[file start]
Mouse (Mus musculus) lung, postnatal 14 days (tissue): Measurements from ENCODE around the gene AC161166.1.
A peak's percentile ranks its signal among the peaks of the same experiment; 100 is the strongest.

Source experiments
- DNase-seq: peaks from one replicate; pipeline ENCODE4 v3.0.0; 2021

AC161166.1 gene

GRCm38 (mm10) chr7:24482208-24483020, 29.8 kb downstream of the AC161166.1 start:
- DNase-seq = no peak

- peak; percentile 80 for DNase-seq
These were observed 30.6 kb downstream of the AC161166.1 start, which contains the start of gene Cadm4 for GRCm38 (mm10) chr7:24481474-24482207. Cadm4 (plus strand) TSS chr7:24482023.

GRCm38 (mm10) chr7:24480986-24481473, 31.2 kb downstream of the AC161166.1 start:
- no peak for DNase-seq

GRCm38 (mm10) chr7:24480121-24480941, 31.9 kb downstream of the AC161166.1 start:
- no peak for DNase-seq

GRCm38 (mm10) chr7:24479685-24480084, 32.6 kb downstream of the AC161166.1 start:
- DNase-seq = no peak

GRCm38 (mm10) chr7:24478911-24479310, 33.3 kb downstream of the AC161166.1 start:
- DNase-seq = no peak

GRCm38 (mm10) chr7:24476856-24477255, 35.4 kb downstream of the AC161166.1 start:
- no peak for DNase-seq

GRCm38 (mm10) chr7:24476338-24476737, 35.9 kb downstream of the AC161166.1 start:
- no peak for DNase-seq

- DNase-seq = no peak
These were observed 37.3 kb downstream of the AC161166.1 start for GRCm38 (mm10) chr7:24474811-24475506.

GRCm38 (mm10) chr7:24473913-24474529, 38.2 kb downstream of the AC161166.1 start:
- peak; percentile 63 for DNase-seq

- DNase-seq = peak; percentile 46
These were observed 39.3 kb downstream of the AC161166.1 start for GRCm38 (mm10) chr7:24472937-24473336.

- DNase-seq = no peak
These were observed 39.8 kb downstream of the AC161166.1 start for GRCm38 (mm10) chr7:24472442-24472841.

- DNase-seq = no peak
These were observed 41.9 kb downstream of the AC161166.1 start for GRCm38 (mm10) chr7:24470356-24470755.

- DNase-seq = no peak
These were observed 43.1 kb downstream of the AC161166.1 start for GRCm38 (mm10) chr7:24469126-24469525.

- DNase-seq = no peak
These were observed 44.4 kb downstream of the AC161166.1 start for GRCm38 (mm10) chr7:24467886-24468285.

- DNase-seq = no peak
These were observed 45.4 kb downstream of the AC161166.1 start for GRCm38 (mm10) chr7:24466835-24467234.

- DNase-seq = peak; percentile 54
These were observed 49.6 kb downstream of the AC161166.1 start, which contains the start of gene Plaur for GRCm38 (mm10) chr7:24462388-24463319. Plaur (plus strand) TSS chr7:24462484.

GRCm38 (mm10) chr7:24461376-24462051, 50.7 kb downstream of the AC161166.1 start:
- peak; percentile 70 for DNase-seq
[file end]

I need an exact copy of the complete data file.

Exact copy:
Mouse (Mus musculus) lung, postnatal 14 days (tissue): Measurements from ENCODE around the gene AC161166.1.
A peak's percentile ranks its signal among the peaks of the same experiment; 100 is the strongest.

Source experiments
- DNase-seq: peaks from one replicate; pipeline ENCODE4 v3.0.0; 2021

AC161166.1 gene

GRCm38 (mm10) chr7:24482208-24483020, 29.8 kb downstream of the AC161166.1 start:
- DNase-seq = no peak

- peak; percentile 80 for DNase-seq
These were observed 30.6 kb downstream of the AC161166.1 start, which contains the start of gene Cadm4 for GRCm38 (mm10) chr7:24481474-24482207. Cadm4 (plus strand) TSS chr7:24482023.

GRCm38 (mm10) chr7:24480986-24481473, 31.2 kb downstream of the AC161166.1 start:
- no peak for DNase-seq

GRCm38 (mm10) chr7:24480121-24480941, 31.9 kb downstream of the AC161166.1 start:
- no peak for DNase-seq

GRCm38 (mm10) chr7:24479685-24480084, 32.6 kb downstream of the AC161166.1 start:
- DNase-seq = no peak

GRCm38 (mm10) chr7:24478911-24479310, 33.3 kb downstream of the AC161166.1 start:
- DNase-seq = no peak

GRCm38 (mm10) chr7:24476856-24477255, 35.4 kb downstream of the AC161166.1 start:
- no peak for DNase-seq

GRCm38 (mm10) chr7:24476338-24476737, 35.9 kb downstream of the AC161166.1 start:
- no peak for DNase-seq

- DNase-seq = no peak
These were observed 37.3 kb downstream of the AC161166.1 start for GRCm38 (mm10) chr7:24474811-24475506.

GRCm38 (mm10) chr7:24473913-24474529, 38.2 kb downstream of the AC161166.1 start:
- peak; percentile 63 for DNase-seq

- DNase-seq = peak; percentile 46
These were observed 39.3 kb downstream of the AC161166.1 start for GRCm38 (mm10) chr7:24472937-24473336.

- DNase-seq = no peak
These were observed 39.8 kb downstream of the AC161166.1 start for GRCm38 (mm10) chr7:24472442-24472841.

- DNase-seq = no peak
These were observed 41.9 kb downstream of the AC161166.1 start for GRCm38 (mm10) chr7:24470356-24470755.

- DNase-seq = no peak
These were observed 43.1 kb downstream of the AC161166.1 start for GRCm38 (mm10) chr7:24469126-24469525.

- DNase-seq = no peak
These were observed 44.4 kb downstream of the AC161166.1 start for GRCm38 (mm10) chr7:24467886-24468285.

- DNase-seq = no peak
These were observed 45.4 kb downstream of the AC161166.1 start for GRCm38 (mm10) chr7:24466835-24467234.

- DNase-seq = peak; percentile 54
These were observed 49.6 kb downstream of the AC161166.1 start, which contains the start of gene Plaur for GRCm38 (mm10) chr7:24462388-24463319. Plaur (plus strand) TSS chr7:24462484.

GRCm38 (mm10) chr7:24461376-24462051, 50.7 kb downstream of the AC161166.1 start:
- peak; percentile 70 for DNase-seq